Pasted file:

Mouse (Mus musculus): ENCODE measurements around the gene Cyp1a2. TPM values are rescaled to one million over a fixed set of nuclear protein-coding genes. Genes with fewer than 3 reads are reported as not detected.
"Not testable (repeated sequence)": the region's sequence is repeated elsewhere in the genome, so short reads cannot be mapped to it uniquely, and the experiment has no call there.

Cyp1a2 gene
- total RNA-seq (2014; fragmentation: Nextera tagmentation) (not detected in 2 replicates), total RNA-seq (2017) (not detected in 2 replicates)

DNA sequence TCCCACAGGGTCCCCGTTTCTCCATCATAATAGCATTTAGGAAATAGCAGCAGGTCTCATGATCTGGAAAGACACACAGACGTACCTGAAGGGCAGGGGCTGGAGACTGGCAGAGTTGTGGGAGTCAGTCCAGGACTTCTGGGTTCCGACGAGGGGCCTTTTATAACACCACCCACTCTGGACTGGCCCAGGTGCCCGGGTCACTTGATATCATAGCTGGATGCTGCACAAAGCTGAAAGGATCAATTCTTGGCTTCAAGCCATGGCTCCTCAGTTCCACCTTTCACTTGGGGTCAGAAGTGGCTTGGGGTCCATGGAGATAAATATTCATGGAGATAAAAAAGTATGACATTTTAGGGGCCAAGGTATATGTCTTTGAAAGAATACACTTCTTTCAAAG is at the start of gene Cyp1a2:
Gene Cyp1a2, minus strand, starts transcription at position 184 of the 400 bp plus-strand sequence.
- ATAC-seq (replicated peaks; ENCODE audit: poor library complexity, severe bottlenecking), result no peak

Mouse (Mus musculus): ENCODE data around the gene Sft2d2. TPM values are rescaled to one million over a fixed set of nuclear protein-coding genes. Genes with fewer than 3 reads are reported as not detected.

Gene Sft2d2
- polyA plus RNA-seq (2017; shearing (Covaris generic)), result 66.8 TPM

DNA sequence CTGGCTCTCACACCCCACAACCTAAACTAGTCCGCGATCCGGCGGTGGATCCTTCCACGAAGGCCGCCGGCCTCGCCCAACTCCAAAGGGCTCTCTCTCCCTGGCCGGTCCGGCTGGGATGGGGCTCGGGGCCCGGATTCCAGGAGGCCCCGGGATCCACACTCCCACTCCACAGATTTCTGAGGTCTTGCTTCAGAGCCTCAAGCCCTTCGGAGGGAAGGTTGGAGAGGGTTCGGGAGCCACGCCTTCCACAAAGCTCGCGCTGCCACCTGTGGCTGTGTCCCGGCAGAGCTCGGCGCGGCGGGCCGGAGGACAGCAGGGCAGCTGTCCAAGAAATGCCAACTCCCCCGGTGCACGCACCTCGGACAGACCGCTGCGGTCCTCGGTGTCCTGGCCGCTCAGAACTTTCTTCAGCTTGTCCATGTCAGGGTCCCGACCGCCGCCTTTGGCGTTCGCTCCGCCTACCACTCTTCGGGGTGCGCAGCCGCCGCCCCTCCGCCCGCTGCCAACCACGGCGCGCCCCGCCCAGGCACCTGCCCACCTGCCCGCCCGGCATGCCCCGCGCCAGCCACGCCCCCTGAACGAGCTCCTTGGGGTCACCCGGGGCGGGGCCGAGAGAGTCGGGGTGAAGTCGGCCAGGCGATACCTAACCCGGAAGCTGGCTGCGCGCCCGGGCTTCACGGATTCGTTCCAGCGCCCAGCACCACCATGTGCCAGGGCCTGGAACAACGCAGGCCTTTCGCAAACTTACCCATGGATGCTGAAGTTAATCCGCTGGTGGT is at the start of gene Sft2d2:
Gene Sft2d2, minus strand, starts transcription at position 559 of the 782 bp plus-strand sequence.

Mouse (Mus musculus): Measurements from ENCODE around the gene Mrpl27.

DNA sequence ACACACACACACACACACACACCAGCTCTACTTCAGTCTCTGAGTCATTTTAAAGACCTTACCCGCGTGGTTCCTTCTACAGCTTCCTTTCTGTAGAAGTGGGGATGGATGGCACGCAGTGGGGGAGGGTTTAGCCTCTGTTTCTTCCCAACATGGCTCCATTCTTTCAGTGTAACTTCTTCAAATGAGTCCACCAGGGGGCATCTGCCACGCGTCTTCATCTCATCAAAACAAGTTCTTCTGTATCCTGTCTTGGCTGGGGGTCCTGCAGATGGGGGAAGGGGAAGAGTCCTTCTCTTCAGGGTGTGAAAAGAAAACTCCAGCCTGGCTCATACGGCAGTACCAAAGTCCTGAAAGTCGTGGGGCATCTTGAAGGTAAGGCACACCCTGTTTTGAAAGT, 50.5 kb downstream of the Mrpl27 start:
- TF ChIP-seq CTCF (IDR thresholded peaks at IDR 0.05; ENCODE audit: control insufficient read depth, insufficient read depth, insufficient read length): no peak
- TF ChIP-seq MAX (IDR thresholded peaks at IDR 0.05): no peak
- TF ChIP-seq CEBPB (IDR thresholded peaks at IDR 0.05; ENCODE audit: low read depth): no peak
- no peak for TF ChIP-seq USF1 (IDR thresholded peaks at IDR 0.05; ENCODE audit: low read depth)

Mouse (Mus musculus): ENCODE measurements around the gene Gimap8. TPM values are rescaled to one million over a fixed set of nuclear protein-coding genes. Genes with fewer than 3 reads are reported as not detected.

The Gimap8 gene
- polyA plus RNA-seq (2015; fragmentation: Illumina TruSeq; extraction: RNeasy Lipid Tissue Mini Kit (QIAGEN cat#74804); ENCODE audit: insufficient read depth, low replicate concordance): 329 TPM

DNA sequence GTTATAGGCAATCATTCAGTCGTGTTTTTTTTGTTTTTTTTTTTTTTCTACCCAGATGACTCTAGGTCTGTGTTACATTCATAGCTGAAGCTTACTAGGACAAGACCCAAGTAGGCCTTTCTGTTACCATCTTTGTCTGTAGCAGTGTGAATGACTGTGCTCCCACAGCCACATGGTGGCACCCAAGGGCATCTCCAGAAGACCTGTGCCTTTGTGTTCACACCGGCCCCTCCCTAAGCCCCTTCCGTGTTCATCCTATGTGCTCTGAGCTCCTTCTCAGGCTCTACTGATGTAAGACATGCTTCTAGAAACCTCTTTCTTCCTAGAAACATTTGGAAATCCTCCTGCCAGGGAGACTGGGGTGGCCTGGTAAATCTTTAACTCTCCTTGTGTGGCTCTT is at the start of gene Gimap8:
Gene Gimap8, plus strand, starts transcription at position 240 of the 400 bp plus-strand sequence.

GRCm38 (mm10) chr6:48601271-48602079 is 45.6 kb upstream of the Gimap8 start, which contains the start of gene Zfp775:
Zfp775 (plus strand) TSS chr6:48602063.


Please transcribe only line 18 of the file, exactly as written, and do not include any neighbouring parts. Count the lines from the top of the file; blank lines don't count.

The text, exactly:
- no peak for TF ChIP-seq USF1 (IDR thresholded peaks at IDR 0.05; ENCODE audit: low read depth)